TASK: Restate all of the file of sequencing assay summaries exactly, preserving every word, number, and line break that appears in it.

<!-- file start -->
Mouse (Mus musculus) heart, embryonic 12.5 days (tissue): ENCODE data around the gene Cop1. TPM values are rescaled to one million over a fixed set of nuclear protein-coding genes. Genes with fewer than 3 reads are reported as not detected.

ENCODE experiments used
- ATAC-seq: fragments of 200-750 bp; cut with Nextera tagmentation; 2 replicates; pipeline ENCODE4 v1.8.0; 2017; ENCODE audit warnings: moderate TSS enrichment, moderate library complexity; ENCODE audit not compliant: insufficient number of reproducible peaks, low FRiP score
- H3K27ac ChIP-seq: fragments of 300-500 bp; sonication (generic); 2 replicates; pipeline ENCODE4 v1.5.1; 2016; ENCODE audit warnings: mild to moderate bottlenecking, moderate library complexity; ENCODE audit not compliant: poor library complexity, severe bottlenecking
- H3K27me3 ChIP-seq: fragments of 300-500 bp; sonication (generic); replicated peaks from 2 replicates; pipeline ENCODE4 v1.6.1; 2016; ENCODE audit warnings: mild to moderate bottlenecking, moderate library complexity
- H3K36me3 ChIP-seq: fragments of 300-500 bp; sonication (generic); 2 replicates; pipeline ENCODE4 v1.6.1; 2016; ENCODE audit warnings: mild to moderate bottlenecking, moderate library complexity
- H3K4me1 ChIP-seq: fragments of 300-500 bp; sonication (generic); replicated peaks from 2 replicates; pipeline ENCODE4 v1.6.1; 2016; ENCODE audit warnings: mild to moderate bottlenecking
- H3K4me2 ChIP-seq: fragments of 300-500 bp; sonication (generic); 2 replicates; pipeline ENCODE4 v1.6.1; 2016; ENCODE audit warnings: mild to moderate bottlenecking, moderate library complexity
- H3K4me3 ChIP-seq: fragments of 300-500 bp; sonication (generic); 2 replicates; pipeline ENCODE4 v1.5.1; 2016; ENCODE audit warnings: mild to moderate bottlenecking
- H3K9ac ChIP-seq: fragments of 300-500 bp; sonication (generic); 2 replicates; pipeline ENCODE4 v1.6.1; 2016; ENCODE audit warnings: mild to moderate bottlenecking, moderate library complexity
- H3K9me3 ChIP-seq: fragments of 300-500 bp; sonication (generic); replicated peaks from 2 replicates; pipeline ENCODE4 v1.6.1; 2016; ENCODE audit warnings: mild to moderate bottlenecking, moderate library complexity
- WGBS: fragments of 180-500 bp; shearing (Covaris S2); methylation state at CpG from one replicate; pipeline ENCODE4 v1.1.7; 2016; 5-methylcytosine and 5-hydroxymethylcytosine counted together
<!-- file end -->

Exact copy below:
Mouse (Mus musculus) heart, embryonic 12.5 days (tissue): ENCODE data around the gene Cop1. TPM values are rescaled to one million over a fixed set of nuclear protein-coding genes. Genes with fewer than 3 reads are reported as not detected.

ENCODE experiments used
- ATAC-seq: fragments of 200-750 bp; cut with Nextera tagmentation; 2 replicates; pipeline ENCODE4 v1.8.0; 2017; ENCODE audit warnings: moderate TSS enrichment, moderate library complexity; ENCODE audit not compliant: insufficient number of reproducible peaks, low FRiP score
- H3K27ac ChIP-seq: fragments of 300-500 bp; sonication (generic); 2 replicates; pipeline ENCODE4 v1.5.1; 2016; ENCODE audit warnings: mild to moderate bottlenecking, moderate library complexity; ENCODE audit not compliant: poor library complexity, severe bottlenecking
- H3K27me3 ChIP-seq: fragments of 300-500 bp; sonication (generic); replicated peaks from 2 replicates; pipeline ENCODE4 v1.6.1; 2016; ENCODE audit warnings: mild to moderate bottlenecking, moderate library complexity
- H3K36me3 ChIP-seq: fragments of 300-500 bp; sonication (generic); 2 replicates; pipeline ENCODE4 v1.6.1; 2016; ENCODE audit warnings: mild to moderate bottlenecking, moderate library complexity
- H3K4me1 ChIP-seq: fragments of 300-500 bp; sonication (generic); replicated peaks from 2 replicates; pipeline ENCODE4 v1.6.1; 2016; ENCODE audit warnings: mild to moderate bottlenecking
- H3K4me2 ChIP-seq: fragments of 300-500 bp; sonication (generic); 2 replicates; pipeline ENCODE4 v1.6.1; 2016; ENCODE audit warnings: mild to moderate bottlenecking, moderate library complexity
- H3K4me3 ChIP-seq: fragments of 300-500 bp; sonication (generic); 2 replicates; pipeline ENCODE4 v1.5.1; 2016; ENCODE audit warnings: mild to moderate bottlenecking
- H3K9ac ChIP-seq: fragments of 300-500 bp; sonication (generic); 2 replicates; pipeline ENCODE4 v1.6.1; 2016; ENCODE audit warnings: mild to moderate bottlenecking, moderate library complexity
- H3K9me3 ChIP-seq: fragments of 300-500 bp; sonication (generic); replicated peaks from 2 replicates; pipeline ENCODE4 v1.6.1; 2016; ENCODE audit warnings: mild to moderate bottlenecking, moderate library complexity
- WGBS: fragments of 180-500 bp; shearing (Covaris S2); methylation state at CpG from one replicate; pipeline ENCODE4 v1.1.7; 2016; 5-methylcytosine and 5-hydroxymethylcytosine counted together